But they do NOT sound MUCH better. Maybe a little more pleasant to the ears.... overall the LPs are also crap!!!
Yeah, it's a real problem. I'm assuming because this compression takes place in digital. Overdone digital compression and clipping being highly unpleasant on a broad band system.
And the Stones album, it clips, continuously.
Rather facetiously I sent the following to Marcussen mastering.
Hi there Mr. Marcussen,
This is more in the nature of a general question.
Why did you brickwall the 44.1/16 CD and hi-resolution 88.2/24 versions of “Blue and Lonesome” and give it a DR of 7?
It clips continously too. Why is that?
The way it was recorded, the tape itself must be very open and breathing.
Unsurprisingly, I got no response.
Years ago I said it would be great if someone would produce a cd that illustrated what is being talked about.
Use a track that all the experts tell us is over-compressed, then follow it with the same track remastered by Steve. Then do this for other genres. Cover the waterfront.
I'm not sure why you're quoting me, as I didn't type the text in that quote.
I do think in some cases Beck's Sea Change springs to mind that the versions with a little compression sound better than the one that doesn't and I thought that with the Roxy set but I'd need to go back and A/B things that was in my older system. Certainly the complaints on the Zep reissues never made sense to me these new ones seemed quite clearly to be the best versions but others prefer the Diaments.......
Slightly off topic... I've been toying with the idea of recording our little ol' country band (in the heart of Boston MA!) in a new club we've been playing in for the last few months. A very large stage (maybe 30' x 20'), with high ceilings, carpeted floors, acoustic wall tiles in the rear. Maybe 10 feet in front of the stage the ceiling rises up to 20 feet high or so. Nice, open sound, but the room is quite large. I'd be using an older, restored Otari MX5050 reel deck that captures a warm, pleasing sound. What type miking would you guys favor? A few mics that capture everything, then maybe direct from the PA for vocals? Should bass, guitar and steel guitar be mic'd separately? Assuming we get a decent recording, would/should a compressor/limiter be used in the mixing process? Most of this will come down to me doing everything. From set up to final mixing. Being the bass player I HAVE to capture that fat tone I favor. Previous recordings, some dating back to the early 80's, always end up sounding a bit boomy to me, even on our studio stuff. Any advice would be most welcomed. Thanks, Ron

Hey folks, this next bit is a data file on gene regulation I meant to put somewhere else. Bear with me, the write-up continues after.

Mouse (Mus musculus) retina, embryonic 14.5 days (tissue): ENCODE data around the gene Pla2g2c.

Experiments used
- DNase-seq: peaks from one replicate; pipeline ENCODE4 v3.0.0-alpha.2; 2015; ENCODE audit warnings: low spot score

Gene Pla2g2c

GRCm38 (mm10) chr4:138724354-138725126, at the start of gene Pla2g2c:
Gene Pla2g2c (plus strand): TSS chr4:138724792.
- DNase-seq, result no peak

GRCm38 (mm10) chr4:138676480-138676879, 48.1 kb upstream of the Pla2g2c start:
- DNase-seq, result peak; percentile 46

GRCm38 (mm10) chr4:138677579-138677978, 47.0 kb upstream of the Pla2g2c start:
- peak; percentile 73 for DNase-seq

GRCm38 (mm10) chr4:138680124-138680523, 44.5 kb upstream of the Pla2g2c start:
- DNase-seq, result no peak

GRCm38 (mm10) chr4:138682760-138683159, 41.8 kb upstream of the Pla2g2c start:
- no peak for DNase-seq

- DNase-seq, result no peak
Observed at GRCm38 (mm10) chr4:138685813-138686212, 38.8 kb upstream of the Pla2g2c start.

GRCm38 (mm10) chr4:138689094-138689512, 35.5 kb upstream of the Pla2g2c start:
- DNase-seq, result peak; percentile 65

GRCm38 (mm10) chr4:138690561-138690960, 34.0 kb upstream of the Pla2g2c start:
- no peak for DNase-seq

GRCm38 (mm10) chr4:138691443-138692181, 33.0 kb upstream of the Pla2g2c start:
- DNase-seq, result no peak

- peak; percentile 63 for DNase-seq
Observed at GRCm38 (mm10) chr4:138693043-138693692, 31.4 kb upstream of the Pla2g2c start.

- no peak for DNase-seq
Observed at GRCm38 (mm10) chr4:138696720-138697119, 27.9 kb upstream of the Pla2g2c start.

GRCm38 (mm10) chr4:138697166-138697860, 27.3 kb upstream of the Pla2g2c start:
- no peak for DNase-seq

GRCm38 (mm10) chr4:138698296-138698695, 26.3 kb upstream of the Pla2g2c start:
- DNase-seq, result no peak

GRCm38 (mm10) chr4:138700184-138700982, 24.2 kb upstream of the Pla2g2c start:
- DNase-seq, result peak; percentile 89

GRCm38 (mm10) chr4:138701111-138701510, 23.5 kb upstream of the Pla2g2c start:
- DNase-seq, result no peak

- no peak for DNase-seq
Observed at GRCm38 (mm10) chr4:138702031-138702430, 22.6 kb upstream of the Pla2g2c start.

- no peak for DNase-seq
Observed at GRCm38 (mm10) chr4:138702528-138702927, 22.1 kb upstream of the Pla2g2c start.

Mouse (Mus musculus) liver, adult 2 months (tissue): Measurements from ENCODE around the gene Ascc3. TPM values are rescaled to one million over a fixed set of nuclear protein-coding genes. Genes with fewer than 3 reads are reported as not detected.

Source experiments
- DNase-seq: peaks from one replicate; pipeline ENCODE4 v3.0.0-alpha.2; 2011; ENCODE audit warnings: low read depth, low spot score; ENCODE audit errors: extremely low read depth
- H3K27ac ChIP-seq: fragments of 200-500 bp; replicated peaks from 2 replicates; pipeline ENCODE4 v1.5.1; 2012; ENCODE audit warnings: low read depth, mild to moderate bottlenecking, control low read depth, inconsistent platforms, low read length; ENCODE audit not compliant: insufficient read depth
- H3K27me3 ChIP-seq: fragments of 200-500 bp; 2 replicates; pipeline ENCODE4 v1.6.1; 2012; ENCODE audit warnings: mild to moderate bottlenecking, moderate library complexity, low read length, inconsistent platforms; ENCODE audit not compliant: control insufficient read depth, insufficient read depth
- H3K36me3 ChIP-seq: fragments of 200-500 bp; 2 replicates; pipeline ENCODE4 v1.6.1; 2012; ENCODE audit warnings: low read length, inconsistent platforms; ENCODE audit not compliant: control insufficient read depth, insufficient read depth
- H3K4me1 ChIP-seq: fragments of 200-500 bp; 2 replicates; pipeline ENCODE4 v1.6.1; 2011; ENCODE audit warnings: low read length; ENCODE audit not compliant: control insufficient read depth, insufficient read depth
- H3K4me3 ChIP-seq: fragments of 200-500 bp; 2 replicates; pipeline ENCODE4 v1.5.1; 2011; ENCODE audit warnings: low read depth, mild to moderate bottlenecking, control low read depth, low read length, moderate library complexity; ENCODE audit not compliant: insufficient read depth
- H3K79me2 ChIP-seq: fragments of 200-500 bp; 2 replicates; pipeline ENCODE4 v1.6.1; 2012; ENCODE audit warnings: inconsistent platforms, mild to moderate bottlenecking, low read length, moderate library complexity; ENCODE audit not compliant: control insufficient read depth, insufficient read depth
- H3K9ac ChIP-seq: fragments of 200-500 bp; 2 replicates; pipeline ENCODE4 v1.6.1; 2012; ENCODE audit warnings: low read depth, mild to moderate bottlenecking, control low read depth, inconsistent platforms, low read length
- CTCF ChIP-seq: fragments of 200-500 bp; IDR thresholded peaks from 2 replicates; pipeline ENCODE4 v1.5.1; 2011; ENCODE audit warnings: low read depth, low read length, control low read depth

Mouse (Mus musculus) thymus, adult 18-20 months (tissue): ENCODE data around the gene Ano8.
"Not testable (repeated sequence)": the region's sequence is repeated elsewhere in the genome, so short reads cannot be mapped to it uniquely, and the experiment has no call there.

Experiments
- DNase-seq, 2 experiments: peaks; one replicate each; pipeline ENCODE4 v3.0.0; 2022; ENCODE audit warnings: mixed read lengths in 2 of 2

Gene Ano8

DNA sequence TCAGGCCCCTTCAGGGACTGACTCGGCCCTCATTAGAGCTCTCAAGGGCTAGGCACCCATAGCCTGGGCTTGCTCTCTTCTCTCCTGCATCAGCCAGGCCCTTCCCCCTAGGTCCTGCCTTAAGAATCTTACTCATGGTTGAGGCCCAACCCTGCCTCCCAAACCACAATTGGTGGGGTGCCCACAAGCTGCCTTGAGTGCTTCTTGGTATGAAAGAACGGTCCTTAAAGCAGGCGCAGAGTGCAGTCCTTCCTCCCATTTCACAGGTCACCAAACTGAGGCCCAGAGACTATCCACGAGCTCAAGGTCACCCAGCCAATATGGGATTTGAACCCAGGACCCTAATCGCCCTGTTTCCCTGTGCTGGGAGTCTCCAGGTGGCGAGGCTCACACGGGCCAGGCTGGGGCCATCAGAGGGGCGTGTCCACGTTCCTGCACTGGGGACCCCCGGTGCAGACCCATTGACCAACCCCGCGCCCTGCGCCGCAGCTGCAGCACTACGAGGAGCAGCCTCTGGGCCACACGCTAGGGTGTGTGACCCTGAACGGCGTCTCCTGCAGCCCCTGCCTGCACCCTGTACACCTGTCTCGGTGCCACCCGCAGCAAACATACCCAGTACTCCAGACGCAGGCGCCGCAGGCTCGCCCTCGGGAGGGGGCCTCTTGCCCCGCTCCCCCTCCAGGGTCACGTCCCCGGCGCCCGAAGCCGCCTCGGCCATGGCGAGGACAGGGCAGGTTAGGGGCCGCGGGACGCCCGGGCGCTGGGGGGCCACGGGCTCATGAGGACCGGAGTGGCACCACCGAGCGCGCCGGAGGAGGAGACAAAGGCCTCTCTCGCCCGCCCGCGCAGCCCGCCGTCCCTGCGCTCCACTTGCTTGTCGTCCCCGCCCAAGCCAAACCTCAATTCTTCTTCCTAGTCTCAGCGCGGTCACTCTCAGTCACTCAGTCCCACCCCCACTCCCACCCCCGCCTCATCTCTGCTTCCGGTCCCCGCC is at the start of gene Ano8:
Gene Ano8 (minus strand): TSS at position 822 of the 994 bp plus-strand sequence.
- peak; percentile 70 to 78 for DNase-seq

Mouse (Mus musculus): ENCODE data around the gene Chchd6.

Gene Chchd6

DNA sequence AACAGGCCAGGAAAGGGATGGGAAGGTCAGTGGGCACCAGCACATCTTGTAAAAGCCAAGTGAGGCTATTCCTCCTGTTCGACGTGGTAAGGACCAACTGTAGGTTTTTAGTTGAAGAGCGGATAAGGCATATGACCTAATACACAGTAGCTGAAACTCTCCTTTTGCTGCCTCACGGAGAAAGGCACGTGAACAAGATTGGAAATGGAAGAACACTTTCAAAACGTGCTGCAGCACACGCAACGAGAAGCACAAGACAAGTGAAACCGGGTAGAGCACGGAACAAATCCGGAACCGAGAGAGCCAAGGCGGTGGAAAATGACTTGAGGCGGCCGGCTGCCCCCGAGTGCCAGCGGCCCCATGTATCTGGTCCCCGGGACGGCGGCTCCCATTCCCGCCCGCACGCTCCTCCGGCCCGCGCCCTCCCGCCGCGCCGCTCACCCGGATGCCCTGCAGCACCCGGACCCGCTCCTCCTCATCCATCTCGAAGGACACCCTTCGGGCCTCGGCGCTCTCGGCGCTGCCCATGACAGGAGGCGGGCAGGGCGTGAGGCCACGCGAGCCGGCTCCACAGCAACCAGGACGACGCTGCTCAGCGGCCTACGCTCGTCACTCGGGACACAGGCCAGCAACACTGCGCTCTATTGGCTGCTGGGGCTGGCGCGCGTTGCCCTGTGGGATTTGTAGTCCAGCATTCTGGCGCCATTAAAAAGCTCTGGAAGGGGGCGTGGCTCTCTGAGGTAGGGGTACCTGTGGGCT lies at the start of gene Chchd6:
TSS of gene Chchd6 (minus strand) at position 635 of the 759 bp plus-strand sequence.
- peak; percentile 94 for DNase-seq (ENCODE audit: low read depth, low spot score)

To start, great post by Steve.
The Raspberries example works for me as I've been a fan going back to the 70's, but over the years, always knew their albums sounded somewhat crappy, even when I had my early receiver/turntable/speaker set-ups at my parent's home.
Regarding the "great for AM radio" (which was key back in the day when we listened to a lot of music on our transistor radios and prehistoric record players), did Motown take the same approach to get that "Sound of Young America", or did they do something different?
Yes, it is the 1960's style of high energy Rock recording. The Raspberries compressed, brash, in your face style of recording was done for a reason. The group wanted that 1960's uber compressed AM radio Rock sound. Done for style and for art. Motown's recording style is very unique, and very compressed in mono.
Maybe you didn't get a response because he has no idea what "give it a DR of 7" means? (And I say that as someone who finds DR ratings to be useful in my purchase decisions)
Steve, in your opinion/experience is there an ideal DR amount for different types of music? Or is it all specific to each recording?
7 Incher's have a tendency to be cut quite hot, impossible to compare between the compact disc (via youtube) well in this case a very low bit rate mp3 was probably used for the YT submission
I had to lower the input on this one quite a bit as an example